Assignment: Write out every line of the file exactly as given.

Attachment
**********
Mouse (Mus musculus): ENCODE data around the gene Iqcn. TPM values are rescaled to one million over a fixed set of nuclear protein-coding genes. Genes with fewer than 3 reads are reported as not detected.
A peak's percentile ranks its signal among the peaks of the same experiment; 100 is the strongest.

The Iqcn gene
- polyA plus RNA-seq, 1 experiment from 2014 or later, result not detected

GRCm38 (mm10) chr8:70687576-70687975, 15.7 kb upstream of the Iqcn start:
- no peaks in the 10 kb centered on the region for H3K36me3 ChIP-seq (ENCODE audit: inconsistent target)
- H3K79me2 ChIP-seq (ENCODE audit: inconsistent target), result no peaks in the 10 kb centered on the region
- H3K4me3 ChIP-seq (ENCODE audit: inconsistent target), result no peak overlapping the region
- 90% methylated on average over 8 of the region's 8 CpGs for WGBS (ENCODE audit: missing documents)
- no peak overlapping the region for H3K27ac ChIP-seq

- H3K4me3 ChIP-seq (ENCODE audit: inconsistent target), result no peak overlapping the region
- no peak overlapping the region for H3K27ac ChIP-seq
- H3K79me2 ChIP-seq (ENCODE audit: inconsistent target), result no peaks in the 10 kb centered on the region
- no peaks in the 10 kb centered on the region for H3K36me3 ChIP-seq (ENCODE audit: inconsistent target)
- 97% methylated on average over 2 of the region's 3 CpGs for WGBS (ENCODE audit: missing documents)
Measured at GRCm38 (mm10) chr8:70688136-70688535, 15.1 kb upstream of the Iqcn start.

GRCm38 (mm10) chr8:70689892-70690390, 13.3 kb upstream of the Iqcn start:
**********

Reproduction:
Mouse (Mus musculus): ENCODE data around the gene Iqcn. TPM values are rescaled to one million over a fixed set of nuclear protein-coding genes. Genes with fewer than 3 reads are reported as not detected.
A peak's percentile ranks its signal among the peaks of the same experiment; 100 is the strongest.

The Iqcn gene
- polyA plus RNA-seq, 1 experiment from 2014 or later, result not detected

GRCm38 (mm10) chr8:70687576-70687975, 15.7 kb upstream of the Iqcn start:
- no peaks in the 10 kb centered on the region for H3K36me3 ChIP-seq (ENCODE audit: inconsistent target)
- H3K79me2 ChIP-seq (ENCODE audit: inconsistent target), result no peaks in the 10 kb centered on the region
- H3K4me3 ChIP-seq (ENCODE audit: inconsistent target), result no peak overlapping the region
- 90% methylated on average over 8 of the region's 8 CpGs for WGBS (ENCODE audit: missing documents)
- no peak overlapping the region for H3K27ac ChIP-seq

- H3K4me3 ChIP-seq (ENCODE audit: inconsistent target), result no peak overlapping the region
- no peak overlapping the region for H3K27ac ChIP-seq
- H3K79me2 ChIP-seq (ENCODE audit: inconsistent target), result no peaks in the 10 kb centered on the region
- no peaks in the 10 kb centered on the region for H3K36me3 ChIP-seq (ENCODE audit: inconsistent target)
- 97% methylated on average over 2 of the region's 3 CpGs for WGBS (ENCODE audit: missing documents)
Measured at GRCm38 (mm10) chr8:70688136-70688535, 15.1 kb upstream of the Iqcn start.

GRCm38 (mm10) chr8:70689892-70690390, 13.3 kb upstream of the Iqcn start: